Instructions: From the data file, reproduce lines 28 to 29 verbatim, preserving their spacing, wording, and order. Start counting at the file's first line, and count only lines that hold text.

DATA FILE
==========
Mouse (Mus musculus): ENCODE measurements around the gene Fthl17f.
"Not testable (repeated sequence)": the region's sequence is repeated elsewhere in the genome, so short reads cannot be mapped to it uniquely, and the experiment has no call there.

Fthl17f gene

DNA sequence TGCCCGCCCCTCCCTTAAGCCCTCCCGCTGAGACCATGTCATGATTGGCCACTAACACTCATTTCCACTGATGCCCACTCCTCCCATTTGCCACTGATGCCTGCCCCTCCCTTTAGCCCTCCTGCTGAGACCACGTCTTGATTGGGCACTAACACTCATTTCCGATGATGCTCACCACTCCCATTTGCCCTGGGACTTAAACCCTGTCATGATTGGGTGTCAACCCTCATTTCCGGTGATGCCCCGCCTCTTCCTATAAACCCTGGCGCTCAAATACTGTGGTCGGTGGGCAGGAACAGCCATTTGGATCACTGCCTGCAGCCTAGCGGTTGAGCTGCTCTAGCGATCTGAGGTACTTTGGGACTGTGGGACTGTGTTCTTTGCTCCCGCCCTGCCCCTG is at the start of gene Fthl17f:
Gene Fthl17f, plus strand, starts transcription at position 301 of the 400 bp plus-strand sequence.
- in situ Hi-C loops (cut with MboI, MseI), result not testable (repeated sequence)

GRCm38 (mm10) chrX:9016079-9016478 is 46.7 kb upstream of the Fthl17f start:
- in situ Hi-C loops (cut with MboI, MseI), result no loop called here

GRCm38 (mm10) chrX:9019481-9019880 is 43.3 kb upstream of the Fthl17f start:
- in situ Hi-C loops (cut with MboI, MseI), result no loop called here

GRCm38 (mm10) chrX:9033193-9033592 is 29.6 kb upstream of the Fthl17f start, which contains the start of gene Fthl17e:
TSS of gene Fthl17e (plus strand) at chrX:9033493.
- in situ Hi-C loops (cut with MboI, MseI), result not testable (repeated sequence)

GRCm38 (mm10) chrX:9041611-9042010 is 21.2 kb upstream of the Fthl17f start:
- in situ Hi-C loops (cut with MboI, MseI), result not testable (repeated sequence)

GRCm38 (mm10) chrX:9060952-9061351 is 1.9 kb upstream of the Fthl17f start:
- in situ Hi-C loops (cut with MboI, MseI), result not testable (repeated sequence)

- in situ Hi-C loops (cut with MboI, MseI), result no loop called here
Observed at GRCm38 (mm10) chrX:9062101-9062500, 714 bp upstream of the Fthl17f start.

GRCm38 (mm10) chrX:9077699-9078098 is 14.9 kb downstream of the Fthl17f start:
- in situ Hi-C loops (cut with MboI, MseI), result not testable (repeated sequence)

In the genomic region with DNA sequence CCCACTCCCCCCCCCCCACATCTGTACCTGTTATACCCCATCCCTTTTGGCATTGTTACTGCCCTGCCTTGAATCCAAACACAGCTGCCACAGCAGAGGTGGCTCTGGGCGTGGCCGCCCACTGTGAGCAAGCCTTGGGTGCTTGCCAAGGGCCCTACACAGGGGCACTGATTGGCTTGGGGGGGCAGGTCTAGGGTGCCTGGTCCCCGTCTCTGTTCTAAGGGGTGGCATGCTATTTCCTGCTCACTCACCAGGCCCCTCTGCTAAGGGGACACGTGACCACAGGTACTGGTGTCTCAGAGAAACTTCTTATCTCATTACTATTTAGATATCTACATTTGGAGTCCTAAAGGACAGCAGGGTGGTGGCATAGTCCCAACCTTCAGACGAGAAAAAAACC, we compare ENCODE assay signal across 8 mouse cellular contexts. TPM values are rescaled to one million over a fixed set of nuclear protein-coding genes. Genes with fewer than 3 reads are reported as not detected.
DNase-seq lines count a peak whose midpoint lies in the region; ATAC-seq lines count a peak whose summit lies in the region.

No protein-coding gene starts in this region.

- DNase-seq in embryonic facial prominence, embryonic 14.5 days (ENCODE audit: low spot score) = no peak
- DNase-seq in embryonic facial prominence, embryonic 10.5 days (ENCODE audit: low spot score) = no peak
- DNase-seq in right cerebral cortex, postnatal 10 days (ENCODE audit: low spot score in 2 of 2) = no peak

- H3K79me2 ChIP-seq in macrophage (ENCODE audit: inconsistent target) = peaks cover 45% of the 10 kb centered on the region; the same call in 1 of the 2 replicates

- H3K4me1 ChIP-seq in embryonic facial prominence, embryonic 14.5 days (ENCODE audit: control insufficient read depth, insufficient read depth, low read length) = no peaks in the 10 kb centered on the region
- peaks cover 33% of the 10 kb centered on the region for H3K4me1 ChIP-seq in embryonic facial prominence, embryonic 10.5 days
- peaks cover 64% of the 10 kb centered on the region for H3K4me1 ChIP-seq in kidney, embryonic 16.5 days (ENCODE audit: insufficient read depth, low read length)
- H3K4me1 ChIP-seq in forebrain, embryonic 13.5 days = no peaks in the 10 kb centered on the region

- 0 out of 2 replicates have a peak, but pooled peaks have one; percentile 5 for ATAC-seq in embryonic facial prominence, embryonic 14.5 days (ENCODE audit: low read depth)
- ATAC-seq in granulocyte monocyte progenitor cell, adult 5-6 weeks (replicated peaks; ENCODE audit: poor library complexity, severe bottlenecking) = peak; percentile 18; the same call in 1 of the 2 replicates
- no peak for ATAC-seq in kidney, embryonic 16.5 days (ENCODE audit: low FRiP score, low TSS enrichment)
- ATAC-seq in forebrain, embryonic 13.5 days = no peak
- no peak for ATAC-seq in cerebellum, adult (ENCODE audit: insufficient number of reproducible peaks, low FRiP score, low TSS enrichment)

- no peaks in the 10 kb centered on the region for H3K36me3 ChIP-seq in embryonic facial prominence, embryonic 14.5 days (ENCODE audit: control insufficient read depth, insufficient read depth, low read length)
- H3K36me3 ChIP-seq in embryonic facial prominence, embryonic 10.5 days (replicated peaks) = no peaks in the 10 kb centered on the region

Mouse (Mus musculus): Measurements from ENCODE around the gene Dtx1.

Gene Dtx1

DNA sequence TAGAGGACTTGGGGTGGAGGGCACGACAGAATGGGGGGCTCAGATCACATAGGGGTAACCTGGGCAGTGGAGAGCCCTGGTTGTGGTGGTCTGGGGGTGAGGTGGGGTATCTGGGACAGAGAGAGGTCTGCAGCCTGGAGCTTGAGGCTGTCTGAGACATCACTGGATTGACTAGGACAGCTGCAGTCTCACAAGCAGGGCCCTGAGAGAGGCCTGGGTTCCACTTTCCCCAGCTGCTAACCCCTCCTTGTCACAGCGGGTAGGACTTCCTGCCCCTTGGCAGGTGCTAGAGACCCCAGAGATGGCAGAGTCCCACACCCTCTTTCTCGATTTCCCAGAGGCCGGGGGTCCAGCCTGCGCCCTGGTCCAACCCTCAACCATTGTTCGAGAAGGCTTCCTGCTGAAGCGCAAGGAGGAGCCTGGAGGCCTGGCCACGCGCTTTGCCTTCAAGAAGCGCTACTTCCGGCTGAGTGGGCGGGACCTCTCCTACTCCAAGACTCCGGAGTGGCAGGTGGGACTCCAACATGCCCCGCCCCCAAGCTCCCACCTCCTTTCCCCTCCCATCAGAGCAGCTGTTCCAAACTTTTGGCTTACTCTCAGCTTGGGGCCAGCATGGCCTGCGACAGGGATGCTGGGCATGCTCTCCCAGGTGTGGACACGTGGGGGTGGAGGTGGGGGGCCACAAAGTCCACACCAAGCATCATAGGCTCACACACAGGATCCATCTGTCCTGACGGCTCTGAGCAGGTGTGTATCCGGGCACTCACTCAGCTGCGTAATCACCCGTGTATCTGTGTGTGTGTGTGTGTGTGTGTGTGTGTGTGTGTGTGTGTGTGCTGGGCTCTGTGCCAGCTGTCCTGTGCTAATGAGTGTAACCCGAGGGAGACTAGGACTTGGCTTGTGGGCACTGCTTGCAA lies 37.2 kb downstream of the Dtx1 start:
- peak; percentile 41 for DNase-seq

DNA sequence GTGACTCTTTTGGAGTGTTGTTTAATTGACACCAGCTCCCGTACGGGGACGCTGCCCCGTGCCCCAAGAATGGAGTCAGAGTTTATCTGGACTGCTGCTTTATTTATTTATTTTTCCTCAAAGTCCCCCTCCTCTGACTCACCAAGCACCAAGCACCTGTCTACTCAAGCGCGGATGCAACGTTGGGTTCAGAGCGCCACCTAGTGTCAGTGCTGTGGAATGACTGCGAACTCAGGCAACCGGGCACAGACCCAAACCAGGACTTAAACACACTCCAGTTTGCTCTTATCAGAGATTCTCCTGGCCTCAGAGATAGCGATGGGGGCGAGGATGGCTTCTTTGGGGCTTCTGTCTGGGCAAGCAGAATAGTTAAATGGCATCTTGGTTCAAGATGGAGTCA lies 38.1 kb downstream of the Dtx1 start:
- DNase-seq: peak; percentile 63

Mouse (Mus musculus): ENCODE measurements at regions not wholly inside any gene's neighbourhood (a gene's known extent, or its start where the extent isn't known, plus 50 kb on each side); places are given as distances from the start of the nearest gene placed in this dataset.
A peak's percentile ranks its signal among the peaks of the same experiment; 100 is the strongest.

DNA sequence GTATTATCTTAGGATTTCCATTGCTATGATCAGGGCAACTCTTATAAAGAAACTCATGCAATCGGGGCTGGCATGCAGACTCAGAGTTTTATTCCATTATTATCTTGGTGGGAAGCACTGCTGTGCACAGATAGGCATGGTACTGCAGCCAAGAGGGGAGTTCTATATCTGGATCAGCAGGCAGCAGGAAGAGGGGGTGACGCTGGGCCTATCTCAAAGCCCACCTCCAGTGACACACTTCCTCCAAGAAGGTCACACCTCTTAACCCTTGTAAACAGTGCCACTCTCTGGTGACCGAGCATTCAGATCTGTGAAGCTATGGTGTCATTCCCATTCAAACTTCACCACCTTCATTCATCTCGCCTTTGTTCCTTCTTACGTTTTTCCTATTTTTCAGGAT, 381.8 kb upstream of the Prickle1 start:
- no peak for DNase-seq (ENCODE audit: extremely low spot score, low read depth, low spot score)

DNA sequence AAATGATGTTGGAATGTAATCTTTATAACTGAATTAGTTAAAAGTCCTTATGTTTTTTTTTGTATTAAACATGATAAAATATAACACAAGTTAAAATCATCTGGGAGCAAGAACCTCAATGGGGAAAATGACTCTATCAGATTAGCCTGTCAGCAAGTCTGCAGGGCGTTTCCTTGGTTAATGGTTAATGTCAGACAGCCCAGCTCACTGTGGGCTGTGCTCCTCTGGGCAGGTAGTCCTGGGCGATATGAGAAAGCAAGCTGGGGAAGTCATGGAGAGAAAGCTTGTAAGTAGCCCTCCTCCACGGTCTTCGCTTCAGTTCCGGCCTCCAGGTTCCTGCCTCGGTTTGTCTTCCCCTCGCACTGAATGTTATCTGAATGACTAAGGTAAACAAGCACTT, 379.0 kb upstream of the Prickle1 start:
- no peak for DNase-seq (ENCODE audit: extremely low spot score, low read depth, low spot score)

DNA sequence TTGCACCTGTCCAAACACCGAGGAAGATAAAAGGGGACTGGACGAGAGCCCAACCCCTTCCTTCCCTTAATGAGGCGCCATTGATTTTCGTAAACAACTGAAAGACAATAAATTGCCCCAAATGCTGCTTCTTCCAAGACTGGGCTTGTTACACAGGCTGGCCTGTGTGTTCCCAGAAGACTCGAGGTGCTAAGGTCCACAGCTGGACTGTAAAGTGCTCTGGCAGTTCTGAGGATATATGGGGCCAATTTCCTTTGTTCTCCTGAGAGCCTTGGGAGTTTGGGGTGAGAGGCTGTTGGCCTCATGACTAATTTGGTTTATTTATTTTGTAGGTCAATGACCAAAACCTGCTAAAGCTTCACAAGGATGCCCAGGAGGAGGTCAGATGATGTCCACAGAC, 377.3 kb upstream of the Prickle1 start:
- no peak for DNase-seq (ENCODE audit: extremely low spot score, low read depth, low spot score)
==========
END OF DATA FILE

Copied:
- H3K79me2 ChIP-seq in macrophage (ENCODE audit: inconsistent target) = peaks cover 45% of the 10 kb centered on the region; the same call in 1 of the 2 replicates

- H3K4me1 ChIP-seq in embryonic facial prominence, embryonic 14.5 days (ENCODE audit: control insufficient read depth, insufficient read depth, low read length) = no peaks in the 10 kb centered on the region